The ultimate goal of the SAC-D/Aquarius mission will be to provide climate researchers with relevant data for developing advanced model describing the Earth's atmosphere. The way it will accomplish this is by analyzing ocean salinity.
Despite its simple molecular structure, salt is extremely critical to a large number of processes going on inside the world's oceans. In fact, some of the most important processes would be impossible without it.
What the Aquarius instrument on the SAC-D satellite will aim to discover is the exact extent of its influence. The mission is scheduled to launch this month, and it represents a collaboration between NASA and Argentina's Comisión Nacional de Actividades Espaciales (CONAE).
The Argentinian space agency was in charge of building the Satélite de Aplicaciones Científicas (SAC)-D spacecraft, while NASA, through the Jet Propulsion Laboratory
(JPL) and the Goddard Space Flight Center (GSFC), managed to design and construction of the main science payload, Aquarius.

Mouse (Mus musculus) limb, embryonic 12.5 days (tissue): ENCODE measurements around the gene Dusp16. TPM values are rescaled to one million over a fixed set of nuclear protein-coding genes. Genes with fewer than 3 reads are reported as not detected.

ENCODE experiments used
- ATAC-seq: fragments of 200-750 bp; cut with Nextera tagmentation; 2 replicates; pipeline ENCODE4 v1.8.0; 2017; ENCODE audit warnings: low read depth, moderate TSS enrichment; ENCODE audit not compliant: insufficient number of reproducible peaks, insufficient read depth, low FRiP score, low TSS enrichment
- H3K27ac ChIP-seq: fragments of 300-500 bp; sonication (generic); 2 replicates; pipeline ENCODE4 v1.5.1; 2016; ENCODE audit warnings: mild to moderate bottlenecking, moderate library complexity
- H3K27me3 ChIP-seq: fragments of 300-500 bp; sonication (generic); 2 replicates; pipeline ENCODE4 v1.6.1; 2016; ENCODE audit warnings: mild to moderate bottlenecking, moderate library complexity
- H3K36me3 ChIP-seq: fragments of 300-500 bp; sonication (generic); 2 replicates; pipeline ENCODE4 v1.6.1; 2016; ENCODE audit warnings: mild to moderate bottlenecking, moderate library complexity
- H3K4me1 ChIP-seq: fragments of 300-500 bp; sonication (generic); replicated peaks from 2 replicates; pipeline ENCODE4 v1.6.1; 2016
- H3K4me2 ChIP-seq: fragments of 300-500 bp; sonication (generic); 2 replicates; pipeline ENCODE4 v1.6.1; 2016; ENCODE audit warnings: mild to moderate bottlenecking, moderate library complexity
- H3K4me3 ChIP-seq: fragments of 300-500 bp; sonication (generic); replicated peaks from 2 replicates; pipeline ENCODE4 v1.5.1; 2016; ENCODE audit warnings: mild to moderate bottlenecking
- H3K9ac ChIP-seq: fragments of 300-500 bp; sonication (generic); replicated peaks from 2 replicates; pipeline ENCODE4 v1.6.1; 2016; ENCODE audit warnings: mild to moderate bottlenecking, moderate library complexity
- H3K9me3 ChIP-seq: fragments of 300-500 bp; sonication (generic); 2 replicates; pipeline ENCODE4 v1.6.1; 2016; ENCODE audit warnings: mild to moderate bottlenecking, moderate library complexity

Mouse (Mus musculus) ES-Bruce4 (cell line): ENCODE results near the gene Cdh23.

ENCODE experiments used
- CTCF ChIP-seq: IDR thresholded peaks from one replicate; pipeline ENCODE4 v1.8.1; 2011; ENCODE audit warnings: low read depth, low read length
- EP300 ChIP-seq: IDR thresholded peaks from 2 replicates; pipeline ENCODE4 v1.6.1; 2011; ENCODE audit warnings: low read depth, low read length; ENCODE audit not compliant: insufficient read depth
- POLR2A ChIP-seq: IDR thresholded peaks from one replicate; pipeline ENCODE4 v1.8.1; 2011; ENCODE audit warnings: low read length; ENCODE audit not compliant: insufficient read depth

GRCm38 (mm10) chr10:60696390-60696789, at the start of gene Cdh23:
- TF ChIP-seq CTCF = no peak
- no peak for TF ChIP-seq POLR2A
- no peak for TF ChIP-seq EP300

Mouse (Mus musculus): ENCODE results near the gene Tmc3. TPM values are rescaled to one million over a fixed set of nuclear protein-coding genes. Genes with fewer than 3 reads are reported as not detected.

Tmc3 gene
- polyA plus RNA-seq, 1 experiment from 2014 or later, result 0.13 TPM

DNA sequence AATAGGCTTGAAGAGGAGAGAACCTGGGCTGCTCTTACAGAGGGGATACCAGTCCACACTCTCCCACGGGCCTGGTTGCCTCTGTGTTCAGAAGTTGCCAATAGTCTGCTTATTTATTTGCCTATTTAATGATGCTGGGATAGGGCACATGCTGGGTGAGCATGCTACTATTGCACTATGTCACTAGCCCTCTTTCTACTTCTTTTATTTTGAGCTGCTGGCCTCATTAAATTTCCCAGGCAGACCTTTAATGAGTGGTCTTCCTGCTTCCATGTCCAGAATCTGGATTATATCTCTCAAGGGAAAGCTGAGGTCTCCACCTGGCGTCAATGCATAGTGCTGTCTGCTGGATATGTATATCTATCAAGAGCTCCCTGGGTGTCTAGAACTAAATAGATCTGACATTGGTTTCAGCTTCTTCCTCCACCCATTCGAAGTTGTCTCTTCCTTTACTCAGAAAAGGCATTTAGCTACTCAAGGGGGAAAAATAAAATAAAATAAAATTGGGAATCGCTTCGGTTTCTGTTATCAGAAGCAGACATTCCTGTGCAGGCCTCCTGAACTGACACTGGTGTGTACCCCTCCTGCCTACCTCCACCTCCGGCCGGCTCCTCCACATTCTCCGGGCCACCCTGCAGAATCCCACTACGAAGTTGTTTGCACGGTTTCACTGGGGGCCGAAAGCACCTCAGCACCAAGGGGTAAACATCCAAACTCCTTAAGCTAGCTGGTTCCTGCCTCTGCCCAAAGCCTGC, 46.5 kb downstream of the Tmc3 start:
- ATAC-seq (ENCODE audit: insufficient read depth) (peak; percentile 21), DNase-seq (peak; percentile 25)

While climate scientists have access to a wealth of data on many factors affecting the world's oceans, they have relatively few readings on ocean salinity, a measure describing the concentration of dissolved sea salt at the surface of the world's ocean.
Yet these data are essential for climate models, seeing how the interactions between the ocean and the atmosphere produces weather events, heats up continents, and controls precipitation, global sea levels, ocean acidification and so on.
Ultimately, the goal is a better understanding of our planet's freshwater cycle, as in the paths it takes while being transferred between water, land and air. The SAC-D/Aquarius combo was designed specifically to solve this mystery.
“We ultimately want to predict climate change and have greater confidence in our predictions. Climate models are the only effective means we have to do so,” Seattle-based independent laboratory Earth & Space Research expert Gary Lagerloef says.
He is also the principal investigator of the Aquarius instrument. “But, a climate model's forecast skill is only as good as its ability to accurately represent modern-day observations,” the expert reveals.
“Aquarius, and successor missions based on it, will give us, over time, critical data that will be used by models that study how Earth's ocean and atmosphere interact, to see trends in climate. The advances this mission will enable make this an exciting time in climate research,” he adds.
Lagerloef concludes by saying that, even though sea salt only makes up 3.5 percent of the world's ocean, it is still one of the most important actors determining our planet's climate patterns.